Environmental JusticeGHG EmissionsMetrics

The FHWA’s New GHG Rule, and What it Means for MPOs

By December 13, 2023 December 14th, 2023 No Comments
GHG measurement by jurisdiction visual with car tailpipe exhaust

Emily Eros is the Director of Advanced Research at StreetLight, and leads the data science team behind our new GHG Measurement product.

The Federal Highway Administration recently published a new performance measurement rule for tracking greenhouse gas (GHG) emissions on highways.1 This new rule requires state DOTs and MPOs to establish a 2022 baseline level of GHG emissions produced by travel on the National Highway System (NHS). Agencies must set 4-year declining targets and report on the percent change in emissions. State DOTs must establish and report their baseline and targets by Feb 1, 2024, while MPOs must report their targets no later than 180 days after their State DOT establishes its 4-year target.

Overall, we’re encouraged and excited to see this rule established; it’s an important step towards reducing GHG emissions and meeting climate goals. However, FHWA outlines a calculation method that prioritizes consistency and simplicity but has some limitations — particularly for MPOs. In this blog post, we unpack that and explain what we recommend for MPOs, who have more flexibility in how they calculate the performance measure.

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The FHWA Method for States

The FHWA requires state DOTs to use a specific approach to calculate baseline 2022 emissions:

GHG emissions equation for State DOTs

In other words, each state’s CO2 estimate is calculated by multiplying the gallons of fuel sold in that state by the CO2 emissions for each fuel type. This is then multiplied by the proportion of state VMT that occurs on the NHS, in order to estimate emissions on NHS highways within the state.

Fuel consumption is taken from monthly state fuel sales reporting, available for gasoline/gasohol and special fuels (diesel). VMT is taken from November 2023 HPMS data.

This method is straightforward, simple, and achievable with data already reported by state agencies. The calculations will be consistent across states and across different time periods. Nationwide, these emissions will amount to the correct, empirical total. At the state level, these may be primary considerations. However, basing emissions on fuel sales has important limitations, particularly for smaller jurisdictions like MPOs.

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Limitation: Fuel is not necessarily consumed where it is purchased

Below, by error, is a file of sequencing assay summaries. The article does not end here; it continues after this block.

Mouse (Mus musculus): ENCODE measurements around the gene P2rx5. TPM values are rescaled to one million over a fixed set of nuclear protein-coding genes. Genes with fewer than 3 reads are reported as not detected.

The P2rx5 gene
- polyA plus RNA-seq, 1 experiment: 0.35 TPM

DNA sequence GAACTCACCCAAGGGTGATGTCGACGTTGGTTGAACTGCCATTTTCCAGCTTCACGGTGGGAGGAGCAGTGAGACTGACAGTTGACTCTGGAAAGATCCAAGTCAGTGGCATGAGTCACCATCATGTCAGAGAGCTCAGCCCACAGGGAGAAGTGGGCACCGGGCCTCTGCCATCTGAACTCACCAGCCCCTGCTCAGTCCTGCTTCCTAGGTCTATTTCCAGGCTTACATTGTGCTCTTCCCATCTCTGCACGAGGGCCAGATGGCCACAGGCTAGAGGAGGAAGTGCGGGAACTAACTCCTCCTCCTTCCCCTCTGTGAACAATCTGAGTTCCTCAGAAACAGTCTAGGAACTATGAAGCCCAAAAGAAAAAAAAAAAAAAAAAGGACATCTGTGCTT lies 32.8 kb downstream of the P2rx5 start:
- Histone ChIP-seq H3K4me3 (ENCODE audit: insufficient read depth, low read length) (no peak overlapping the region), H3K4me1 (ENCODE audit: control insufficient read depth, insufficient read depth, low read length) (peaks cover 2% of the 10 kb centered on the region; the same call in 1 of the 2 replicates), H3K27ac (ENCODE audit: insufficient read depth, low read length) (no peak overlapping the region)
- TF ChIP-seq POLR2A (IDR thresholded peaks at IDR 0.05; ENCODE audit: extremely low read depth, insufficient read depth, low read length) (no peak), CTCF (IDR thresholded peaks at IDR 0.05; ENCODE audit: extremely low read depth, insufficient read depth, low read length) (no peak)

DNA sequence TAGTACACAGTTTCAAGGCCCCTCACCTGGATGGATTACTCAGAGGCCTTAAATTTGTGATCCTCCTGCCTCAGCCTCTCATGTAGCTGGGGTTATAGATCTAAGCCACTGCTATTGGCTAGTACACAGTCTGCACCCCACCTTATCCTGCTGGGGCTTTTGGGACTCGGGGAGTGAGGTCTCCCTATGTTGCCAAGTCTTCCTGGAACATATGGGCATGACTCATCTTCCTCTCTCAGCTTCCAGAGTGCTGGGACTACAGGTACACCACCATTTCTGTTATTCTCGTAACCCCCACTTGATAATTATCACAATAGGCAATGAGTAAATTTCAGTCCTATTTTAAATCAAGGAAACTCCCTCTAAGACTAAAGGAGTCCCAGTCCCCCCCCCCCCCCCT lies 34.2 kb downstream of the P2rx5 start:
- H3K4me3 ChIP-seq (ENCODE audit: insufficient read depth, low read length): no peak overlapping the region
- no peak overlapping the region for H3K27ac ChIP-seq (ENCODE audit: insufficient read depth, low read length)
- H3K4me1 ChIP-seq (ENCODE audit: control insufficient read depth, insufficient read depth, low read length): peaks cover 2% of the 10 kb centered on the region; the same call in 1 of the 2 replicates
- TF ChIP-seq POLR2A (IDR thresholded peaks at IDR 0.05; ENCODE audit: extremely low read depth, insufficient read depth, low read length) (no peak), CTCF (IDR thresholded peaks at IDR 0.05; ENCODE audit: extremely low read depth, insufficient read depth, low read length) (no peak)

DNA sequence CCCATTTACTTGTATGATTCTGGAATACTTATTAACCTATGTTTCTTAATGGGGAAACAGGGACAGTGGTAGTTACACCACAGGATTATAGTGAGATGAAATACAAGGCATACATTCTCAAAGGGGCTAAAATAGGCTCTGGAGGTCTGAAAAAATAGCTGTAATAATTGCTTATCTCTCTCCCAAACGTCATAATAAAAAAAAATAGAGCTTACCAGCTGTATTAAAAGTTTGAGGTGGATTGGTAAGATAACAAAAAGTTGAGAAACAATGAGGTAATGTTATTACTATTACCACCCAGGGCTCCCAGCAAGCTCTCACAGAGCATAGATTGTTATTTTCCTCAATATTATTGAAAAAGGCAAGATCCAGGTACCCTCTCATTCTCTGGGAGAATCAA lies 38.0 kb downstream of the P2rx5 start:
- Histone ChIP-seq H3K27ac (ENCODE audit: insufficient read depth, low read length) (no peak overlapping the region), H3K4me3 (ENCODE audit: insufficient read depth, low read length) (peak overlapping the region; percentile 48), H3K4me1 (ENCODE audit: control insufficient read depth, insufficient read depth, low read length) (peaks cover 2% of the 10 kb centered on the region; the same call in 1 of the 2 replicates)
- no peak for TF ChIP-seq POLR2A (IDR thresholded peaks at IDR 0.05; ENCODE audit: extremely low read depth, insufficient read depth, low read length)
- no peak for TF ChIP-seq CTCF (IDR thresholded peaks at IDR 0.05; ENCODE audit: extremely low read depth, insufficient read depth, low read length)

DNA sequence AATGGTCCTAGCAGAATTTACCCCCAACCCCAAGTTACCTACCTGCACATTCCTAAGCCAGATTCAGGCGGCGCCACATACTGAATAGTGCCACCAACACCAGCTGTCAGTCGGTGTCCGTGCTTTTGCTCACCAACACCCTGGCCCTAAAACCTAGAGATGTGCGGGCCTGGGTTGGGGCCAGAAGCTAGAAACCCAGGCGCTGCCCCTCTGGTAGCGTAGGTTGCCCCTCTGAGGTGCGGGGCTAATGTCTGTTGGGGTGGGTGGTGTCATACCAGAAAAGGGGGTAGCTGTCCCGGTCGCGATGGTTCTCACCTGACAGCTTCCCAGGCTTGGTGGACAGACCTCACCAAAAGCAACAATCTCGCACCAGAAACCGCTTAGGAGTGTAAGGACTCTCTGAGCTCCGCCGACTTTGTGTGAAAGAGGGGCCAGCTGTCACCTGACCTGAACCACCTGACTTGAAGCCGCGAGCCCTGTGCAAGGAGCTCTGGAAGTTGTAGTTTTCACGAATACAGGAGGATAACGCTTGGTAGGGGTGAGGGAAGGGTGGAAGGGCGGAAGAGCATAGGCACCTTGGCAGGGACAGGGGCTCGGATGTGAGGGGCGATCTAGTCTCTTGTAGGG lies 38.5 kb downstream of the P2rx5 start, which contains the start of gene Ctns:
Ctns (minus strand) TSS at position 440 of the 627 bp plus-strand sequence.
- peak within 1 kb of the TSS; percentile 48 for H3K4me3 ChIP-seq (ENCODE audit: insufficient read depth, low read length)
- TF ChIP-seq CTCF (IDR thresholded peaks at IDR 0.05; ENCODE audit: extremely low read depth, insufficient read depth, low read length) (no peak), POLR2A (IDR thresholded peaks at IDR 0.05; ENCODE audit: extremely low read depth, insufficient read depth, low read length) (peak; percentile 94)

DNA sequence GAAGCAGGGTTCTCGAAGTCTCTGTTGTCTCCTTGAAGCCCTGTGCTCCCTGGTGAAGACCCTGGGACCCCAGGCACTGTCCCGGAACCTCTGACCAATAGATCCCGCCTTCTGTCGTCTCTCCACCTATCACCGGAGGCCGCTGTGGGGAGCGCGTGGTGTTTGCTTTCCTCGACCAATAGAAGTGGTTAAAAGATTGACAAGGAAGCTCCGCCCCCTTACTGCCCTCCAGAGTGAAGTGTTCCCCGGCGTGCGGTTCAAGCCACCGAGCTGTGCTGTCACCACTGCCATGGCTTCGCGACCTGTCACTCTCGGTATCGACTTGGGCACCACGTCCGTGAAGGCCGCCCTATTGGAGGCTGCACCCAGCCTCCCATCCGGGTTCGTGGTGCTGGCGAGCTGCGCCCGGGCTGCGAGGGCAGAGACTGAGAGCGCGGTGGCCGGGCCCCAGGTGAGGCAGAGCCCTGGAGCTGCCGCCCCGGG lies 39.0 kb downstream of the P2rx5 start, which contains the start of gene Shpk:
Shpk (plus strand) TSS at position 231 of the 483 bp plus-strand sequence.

This is a general concern when it comes to emissions from trucking, and in areas where travelers may be purchasing fuel across state lines.

Heavy-duty trucks make up a significant portion of highway traffic. For long-distance trucks, it’s typical to refuel roughly every 1000 miles — though many can travel closer to 2000 miles before refueling, depending on fuel tank size and fuel economy. Therefore, for these vehicles in particular, fuel is often consumed in a different state or region from where it was purchased. It’s difficult to tell whether or not these individual patterns balance out; state diesel sales may or may not correspond to state diesel emissions.

StreetLight explored this issue in a recent GHG Emissions Methodology and Validation White Paper. We compared emissions from 2022 state fuel sales against the EPA’s 2020 National Emissions Inventory (NEI), which we adjusted to 2022 according to year-over-year traffic volume trends published by the FHWA. We found inconsistency between these two datasets, particularly for emissions from diesel sales/trucking, where some states had differences of up to +/- 75% depending on the approach used.

These differences are shown in the graph below. For diesel sales (shown in blue), the distribution is centered close to zero but the spread is reasonably wide. This means that many states had very substantial differences between emissions calculated using these two approaches.

Differences were smaller for gasoline-based emissions (shown in gold). The graph below shows a tighter distribution with a smaller range, meaning that the reference datasets were more similar — though the right-skewed distribution indicates that NEI was generally slightly higher than the fuel-sales-based approach. For diesel sales, the left-skewed distribution indicates that NEI was slightly higher than the fuel-sales-based approach.

NEI vs FHWA Fuel Sales graph

Emissions from gasoline and diesel reported in the National Emissions Inventory (NEI) are compared with emissions calculated from gas and diesel sales.